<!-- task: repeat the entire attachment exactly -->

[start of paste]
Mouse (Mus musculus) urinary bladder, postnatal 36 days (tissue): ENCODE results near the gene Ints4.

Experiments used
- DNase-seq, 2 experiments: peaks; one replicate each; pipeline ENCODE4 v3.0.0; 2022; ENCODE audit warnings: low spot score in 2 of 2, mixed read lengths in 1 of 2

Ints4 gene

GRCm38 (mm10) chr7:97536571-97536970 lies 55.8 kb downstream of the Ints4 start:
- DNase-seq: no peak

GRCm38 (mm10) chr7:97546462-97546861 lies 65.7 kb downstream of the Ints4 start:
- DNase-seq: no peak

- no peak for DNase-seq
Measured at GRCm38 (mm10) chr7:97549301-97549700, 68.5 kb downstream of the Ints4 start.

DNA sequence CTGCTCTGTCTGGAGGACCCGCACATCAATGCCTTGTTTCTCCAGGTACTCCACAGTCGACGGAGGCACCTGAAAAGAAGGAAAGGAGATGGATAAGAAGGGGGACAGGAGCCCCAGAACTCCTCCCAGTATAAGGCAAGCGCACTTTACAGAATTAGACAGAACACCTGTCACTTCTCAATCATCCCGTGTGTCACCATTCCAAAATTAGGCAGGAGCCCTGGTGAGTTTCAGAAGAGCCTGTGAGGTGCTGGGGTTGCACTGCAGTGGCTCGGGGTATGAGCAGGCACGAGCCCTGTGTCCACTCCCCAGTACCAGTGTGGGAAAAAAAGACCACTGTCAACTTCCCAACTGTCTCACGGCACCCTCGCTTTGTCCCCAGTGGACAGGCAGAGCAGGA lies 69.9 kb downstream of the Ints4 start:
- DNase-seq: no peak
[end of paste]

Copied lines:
Mouse (Mus musculus) urinary bladder, postnatal 36 days (tissue): ENCODE results near the gene Ints4.

Experiments used
- DNase-seq, 2 experiments: peaks; one replicate each; pipeline ENCODE4 v3.0.0; 2022; ENCODE audit warnings: low spot score in 2 of 2, mixed read lengths in 1 of 2

Ints4 gene

GRCm38 (mm10) chr7:97536571-97536970 lies 55.8 kb downstream of the Ints4 start:
- DNase-seq: no peak

GRCm38 (mm10) chr7:97546462-97546861 lies 65.7 kb downstream of the Ints4 start:
- DNase-seq: no peak

- no peak for DNase-seq
Measured at GRCm38 (mm10) chr7:97549301-97549700, 68.5 kb downstream of the Ints4 start.

DNA sequence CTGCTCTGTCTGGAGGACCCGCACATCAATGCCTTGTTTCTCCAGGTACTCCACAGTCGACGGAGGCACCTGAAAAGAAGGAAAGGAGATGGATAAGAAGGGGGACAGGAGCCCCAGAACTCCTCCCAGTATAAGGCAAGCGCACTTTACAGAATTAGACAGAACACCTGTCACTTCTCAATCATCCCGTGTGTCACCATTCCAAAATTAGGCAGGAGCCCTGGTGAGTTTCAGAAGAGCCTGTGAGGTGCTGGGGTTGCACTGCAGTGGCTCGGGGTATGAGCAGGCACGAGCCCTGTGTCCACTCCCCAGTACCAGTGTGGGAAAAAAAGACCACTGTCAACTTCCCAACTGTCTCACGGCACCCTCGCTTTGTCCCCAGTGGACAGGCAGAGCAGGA lies 69.9 kb downstream of the Ints4 start:
- DNase-seq: no peak